The story so far…
In the early days we created a delayed spawn trigger_once. Our quest will not be over until we can create a trigger_multiple which is toggled on and off when triggered. Today we will get closer, read on…
Today we aim to create a
trigger_once which can be “respawned”; although it initially fires just once when touched, we can
use the trigger after it has fired to make it live again for one more touch. It will be possible to respawn it in this way an unlimited number of times. This hack builds on the ideas of the Build Your Own Trigger article, so I recommend you read that first, or revisit it as a reminder.
The hack begins with a “
trigger_once” made using the method in the article above. Create an brush entity with the following fields
"classname" "InitTrigger" "touch" "multi_touch" "message" "test message"
If you touch this trigger, it will fire the message once then disappear (the entity is completely removed). As usual in this kind of hack, the slightly weird way of creating a standard entity lets us override any fields we like, in a way the standard spawn function would block. For testing purposes we’re just printing a message, but setting a
target would work as usual.
Quick spot of theory. When a
trigger_multiple fires, there is a waiting period (controlled by
wait) before the trigger can be touched again. How does the QuakeC enforce this? There are several options I’d consider if I had to write it: setting the
solid type to
SOLID_NOT, clearing the collision model, moving the entity out of range. In fact standard Quake code does something else – it just checks if the entity’s
nextthink time is in the future each time a collision occurs, and if so it doesn’t act on the collision.
It’s a bit strange that rather than turning off the collisions, it continues to let them happen but just disconnects the relay. One thing to realise is that all of the alternatives I suggested need a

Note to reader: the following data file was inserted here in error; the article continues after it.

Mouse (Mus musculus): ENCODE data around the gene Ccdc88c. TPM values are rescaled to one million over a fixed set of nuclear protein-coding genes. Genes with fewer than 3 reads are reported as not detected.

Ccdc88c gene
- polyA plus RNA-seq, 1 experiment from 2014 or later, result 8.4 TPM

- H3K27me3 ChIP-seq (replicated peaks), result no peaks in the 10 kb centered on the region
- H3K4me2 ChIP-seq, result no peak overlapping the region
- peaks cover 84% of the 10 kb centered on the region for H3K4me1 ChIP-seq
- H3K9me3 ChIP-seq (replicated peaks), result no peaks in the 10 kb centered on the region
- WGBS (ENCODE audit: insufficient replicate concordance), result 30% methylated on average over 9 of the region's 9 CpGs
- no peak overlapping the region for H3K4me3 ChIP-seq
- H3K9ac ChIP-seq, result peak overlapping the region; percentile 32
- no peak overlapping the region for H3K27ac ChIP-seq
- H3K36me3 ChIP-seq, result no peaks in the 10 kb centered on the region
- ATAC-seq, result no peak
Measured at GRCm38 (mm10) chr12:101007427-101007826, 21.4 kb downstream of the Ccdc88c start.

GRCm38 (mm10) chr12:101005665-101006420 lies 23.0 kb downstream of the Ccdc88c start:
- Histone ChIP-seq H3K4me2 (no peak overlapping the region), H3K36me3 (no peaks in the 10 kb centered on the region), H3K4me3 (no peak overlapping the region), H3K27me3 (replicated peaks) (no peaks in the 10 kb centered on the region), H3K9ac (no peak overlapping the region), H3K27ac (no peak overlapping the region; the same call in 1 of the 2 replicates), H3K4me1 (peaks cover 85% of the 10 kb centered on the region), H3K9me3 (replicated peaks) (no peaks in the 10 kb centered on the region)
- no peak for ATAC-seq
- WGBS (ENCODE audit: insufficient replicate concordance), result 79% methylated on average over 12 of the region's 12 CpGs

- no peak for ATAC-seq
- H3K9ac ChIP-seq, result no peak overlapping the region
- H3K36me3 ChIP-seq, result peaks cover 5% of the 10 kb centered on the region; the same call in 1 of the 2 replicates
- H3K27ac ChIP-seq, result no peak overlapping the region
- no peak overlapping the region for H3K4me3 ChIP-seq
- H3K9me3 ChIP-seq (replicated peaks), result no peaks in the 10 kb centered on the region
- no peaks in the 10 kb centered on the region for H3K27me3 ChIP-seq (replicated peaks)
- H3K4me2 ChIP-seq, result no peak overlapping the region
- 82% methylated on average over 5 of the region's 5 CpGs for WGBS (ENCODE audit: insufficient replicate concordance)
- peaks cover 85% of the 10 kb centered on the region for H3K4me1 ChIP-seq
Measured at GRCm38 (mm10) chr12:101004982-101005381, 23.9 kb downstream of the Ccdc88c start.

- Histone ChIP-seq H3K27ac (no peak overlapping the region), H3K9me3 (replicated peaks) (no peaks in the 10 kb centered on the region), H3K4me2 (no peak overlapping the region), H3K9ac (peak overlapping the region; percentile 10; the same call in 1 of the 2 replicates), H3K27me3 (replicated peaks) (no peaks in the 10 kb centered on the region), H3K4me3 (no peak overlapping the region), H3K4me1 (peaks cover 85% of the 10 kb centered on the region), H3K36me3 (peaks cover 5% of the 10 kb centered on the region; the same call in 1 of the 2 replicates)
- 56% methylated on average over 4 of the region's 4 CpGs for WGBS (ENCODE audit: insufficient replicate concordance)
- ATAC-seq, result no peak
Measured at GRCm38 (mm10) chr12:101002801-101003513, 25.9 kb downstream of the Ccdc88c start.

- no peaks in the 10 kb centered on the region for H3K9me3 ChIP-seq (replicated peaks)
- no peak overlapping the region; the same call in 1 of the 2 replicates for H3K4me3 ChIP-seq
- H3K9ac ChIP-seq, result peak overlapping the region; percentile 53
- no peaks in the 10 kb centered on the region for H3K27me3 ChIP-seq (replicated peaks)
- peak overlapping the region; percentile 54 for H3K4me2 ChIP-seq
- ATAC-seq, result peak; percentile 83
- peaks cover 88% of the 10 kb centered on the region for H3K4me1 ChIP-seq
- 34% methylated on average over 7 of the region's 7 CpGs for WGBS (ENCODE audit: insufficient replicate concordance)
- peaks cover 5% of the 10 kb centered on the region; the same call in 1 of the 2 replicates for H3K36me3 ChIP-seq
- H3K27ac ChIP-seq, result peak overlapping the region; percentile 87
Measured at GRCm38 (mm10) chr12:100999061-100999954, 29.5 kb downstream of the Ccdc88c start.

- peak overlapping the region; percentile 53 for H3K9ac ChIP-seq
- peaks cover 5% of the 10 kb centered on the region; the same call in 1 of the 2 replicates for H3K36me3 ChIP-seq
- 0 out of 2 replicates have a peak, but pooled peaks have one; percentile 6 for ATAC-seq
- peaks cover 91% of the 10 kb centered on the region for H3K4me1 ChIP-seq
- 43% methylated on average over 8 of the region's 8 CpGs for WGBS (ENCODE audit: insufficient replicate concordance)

think function and a
nextthink time to undo the change, so you may as well just detect that the
nextthink is still pending and avoid having to destroy and recreate the setup of the entity. Knowing that this is what’s going on behind the scenes is key to today’s hack.
We only have to add one key to our trigger to turn it from
wait. Set this to 3 and the test message will loop while you stand inside the trigger. If you change it again to
wait 999999999999, you seem to have got the worst of both worlds: your trigger will in effect never get around to resetting, so it has the same effect as a
trigger_once would, but the entity is never removed either.
Add the following fields, and everything changes
"use" "hurt_on" "targetname" "reboot"
hurt_on performs two functions, setting
SOLID_TRIGGER and setting
-1. We’re using it for the latter effect here, since we know changing
nextthink is the only thing needed to reactivate a trigger. Add a button with
"target" "reboot", and you will have a
trigger_once that reactivates on demand.
One enhancement that might be needed is for the trigger to start inactive, and only begin detecting collisions after being activated. This is relatively simple, we just need to find a function which will set a
nextthink very far in the future, and have it run as soon as the entity spawns.
door_go_up will fit the bill, so long as we are in
STATE_UP in door terms. Luckily that is
state 0, so we don’t need to set an extra key. Add the following to the trigger.
"think" "door_go_up" "nextthink" "0.05"
One warning about this entity we’ve created, it’s a bit of a landmine! We have a function to deploy the mine, but once it’s deployed there’s no way to go near without setting it off. In less dramatic terms, there’s no way to restore the trigger, then change your mind before it is set off and disable it again for a while. The nuclear option of using
killtarget to remove the entity completely will work of course, but that’s a permanent removal. I haven’t found a tweak that adds this feature yet, but if you can come up with one post a comment below.
I have more to say on this entity setup, but I like to keep the map hack posts shorter, so I’ll post a follow-up later. You can download the test map bleeptest to try out the hack (.map and .bsp included). There is a trigger in the pit at the end of the corridor which begins inactive. Hit the button behind you to activate it, then jump in to trigger the message, and repeat as many times as you like!